Succession: Preparing the Way for a Flourishing Future

May 6, 2024

by Peter Bunton, Kairos Affiliate Professor and Faculty Mentor


Kairos University’s mission is to “steward followers of Jesus who flourish in their vocations for the sake of the world.” We wish people to do well, even to lead in business, professions, and ministry. But what about the future? Does a ministry or business only flourish now, or can we help it be successful over time? Indeed, any venture, if it is not to be a one-generation phenomenon, must face the future with boldness, and get to grips with succession. How can today’s founders or leaders be replaced in a way that the organization or ministry continues to be purposeful and flourish in the future?

As I began to study the topic of succession, I realized that Christians are inspired by the great pioneers of faith such as John Wesley or Hudson Taylor. In his book 60 Great Founders (1995), Hanks features pioneering leaders within evangelicalism. I began to find, however, that there is relatively little written on what, or who, comes after the founders. There also appeared to be a dearth of reflection on the theologies and practices of Christian organizations and movements in considering and enacting succession. This led to field research, culminating in the 2023 publication of my book Succeeding at Succession: Founder and Leadership Succession in Christian Organizations and Movements (Wipf & Stock).

Through this study, I realized some of the apprehension Christians have on this topic. Yes, it can seem complicated, involving such matters as gender considerations, organizational change, leadership style change, spiritual gifts, and exploring more deeply an organization’s theology of leadership. Indeed, I would even say that there were common fears among Christian groups considering succession. These often included a concern for a loss of the distinctive vision and values of the business or ministry; a fear of what the German sociologist Max Weber called “the routinization of charisma,” where an organization moves from a charismatic vision to a more structured venture with an increasing number of written policies and rules; and concerns of how to help existing leaders relinquish their position, something commonly called “founders’ syndrome.” In my book, I try not to shy away from commenting on matters that can impair succession, such as equivocal power transference, the relationship between exiting leader and successor, organizational identity threat, and lack of a clear theology of leadership. Yet, it became evident that positive successions could take place which enabled the organization or movement to continue and indeed to increase or multiply in the next generation. Personally, I have just lived through this as the network of churches in which I serve, DOVE International (, representing some 1,200 churches in 25 nations, in April 2024 experienced the founding leader step down from responsibility and appointed a new international director some thirty years younger than the founder. Yes, it took planning, discussion, prayer, identifying the qualities needed for a new generation of leadership, training, and preparation. Of course, time will tell, but there seems to be every opportunity that this church-planting movement will continue to flourish under the next generation’s leadership.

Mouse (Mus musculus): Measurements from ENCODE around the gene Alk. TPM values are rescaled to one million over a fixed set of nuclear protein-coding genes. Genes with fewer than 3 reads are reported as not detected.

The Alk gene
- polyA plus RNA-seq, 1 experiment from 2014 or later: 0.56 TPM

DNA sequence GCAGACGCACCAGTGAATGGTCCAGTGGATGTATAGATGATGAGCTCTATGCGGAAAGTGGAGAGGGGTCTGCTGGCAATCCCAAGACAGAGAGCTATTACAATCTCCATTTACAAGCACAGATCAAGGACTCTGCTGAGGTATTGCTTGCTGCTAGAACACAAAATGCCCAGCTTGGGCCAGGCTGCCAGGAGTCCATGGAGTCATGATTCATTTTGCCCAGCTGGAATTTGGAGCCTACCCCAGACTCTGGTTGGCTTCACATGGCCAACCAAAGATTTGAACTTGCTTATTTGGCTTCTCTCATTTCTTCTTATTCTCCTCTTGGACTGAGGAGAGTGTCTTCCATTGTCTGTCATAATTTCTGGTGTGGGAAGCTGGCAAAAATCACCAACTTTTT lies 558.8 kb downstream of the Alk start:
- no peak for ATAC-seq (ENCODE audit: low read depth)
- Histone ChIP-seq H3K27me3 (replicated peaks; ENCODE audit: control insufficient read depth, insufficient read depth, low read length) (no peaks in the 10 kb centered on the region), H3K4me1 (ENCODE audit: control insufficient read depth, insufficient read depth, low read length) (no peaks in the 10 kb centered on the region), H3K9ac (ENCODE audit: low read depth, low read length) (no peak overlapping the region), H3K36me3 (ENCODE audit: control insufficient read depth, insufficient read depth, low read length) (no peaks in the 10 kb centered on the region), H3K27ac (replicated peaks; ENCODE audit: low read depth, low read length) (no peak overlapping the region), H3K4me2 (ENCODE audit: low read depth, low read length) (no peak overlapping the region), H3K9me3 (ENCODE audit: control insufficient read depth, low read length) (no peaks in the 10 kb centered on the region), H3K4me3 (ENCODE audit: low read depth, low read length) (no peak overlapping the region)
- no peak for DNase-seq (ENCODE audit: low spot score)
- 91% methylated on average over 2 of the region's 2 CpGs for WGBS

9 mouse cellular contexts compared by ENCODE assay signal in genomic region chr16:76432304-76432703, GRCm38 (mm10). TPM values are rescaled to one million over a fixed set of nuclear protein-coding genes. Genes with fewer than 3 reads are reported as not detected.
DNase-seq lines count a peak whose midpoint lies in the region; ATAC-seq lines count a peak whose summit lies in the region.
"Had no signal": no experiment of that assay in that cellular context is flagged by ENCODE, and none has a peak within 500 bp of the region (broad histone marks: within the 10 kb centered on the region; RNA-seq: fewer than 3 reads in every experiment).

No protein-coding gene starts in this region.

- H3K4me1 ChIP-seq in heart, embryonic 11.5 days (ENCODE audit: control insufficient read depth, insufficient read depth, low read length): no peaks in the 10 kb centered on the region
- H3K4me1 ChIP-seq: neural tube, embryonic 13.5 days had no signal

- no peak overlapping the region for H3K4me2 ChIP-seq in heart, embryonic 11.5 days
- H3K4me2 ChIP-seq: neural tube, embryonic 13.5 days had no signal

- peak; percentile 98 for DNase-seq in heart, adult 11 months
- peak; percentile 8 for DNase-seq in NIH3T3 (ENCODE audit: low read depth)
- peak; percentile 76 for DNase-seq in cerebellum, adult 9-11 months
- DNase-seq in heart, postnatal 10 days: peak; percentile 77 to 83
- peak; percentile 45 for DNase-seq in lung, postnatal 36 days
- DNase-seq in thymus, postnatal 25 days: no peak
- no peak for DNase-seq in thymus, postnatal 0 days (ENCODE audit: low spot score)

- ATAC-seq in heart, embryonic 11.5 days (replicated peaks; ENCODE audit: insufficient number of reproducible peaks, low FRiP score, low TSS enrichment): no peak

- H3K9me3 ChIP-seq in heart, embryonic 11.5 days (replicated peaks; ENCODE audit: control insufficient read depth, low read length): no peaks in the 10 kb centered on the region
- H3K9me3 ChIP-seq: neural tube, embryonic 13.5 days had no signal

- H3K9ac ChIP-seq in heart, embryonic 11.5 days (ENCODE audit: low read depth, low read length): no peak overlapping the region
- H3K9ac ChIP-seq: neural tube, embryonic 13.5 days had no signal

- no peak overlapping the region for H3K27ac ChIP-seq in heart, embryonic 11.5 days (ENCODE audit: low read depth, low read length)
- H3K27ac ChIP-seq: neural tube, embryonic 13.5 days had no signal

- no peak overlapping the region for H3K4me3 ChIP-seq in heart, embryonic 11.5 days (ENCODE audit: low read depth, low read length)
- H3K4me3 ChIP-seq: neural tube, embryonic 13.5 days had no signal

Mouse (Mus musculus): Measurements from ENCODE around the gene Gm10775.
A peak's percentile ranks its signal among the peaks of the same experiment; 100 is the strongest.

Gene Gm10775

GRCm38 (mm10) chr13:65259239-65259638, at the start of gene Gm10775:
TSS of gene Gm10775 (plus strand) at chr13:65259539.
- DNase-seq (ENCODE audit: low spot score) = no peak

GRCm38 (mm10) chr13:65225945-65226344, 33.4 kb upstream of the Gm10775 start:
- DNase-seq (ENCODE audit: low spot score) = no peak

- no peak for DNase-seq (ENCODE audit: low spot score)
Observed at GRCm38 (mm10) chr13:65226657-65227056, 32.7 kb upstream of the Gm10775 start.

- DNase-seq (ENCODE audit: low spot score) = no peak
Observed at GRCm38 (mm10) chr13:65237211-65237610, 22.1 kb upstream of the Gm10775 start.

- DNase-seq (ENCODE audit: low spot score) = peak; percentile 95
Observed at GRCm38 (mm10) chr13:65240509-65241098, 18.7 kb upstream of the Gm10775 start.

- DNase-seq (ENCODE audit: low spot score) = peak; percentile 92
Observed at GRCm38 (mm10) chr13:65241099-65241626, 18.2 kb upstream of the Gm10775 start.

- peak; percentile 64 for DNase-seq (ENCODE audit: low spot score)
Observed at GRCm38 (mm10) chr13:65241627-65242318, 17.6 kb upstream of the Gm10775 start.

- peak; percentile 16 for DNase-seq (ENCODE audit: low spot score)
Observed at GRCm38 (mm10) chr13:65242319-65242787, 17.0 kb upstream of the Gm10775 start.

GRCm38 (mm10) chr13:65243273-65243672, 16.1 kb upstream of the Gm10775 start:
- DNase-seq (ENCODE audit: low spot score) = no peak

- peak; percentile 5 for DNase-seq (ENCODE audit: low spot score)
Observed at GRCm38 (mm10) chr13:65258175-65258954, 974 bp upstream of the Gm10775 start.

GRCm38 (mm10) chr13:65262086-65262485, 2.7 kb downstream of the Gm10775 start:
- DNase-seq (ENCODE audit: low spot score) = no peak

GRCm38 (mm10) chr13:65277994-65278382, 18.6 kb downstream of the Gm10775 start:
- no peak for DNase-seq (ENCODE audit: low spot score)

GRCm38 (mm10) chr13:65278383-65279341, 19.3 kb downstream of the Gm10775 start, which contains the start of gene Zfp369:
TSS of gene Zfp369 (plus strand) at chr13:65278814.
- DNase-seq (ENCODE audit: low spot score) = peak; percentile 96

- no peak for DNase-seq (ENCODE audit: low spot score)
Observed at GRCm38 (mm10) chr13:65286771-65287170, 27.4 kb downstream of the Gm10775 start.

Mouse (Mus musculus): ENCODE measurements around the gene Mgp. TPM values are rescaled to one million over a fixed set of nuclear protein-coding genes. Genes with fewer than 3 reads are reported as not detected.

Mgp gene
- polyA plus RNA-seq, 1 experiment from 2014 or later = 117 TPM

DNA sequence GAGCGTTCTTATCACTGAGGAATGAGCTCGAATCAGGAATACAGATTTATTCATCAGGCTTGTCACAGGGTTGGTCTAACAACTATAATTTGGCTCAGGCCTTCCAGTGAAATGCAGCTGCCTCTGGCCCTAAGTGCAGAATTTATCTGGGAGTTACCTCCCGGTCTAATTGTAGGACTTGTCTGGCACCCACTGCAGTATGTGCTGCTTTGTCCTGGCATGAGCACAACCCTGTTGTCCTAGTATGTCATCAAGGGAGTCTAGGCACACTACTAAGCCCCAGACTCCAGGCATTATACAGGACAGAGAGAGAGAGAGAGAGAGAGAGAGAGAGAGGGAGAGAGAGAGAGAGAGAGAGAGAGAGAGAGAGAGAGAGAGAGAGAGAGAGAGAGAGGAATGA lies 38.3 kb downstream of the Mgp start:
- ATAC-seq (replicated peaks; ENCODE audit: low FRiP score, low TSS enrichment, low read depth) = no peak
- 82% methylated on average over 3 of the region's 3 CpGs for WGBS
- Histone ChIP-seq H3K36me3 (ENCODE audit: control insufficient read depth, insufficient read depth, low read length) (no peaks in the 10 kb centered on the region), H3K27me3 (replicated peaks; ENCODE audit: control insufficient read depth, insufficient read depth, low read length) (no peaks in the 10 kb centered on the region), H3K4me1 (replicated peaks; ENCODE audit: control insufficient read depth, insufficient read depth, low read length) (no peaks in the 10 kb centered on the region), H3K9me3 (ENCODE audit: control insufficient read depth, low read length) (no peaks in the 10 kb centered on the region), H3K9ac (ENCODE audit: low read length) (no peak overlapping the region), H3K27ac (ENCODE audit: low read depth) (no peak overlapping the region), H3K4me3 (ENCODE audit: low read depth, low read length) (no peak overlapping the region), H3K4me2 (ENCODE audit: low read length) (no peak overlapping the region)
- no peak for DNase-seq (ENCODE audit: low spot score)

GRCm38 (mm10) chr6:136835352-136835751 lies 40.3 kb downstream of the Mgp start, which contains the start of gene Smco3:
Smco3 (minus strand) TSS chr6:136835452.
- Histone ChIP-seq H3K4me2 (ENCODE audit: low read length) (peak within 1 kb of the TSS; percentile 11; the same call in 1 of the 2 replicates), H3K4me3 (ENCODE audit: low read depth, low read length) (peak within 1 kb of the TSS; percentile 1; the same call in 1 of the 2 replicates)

As we go about our lives, jobs, and ministry, yes, we should seek to flourish personally and in the roles that God has given us now, but each of us as individuals can also do all we can to ensure that others flourish in the future. Appropriate preparation for succession in whatever we are doing is a link between contemporary and future flourishing.

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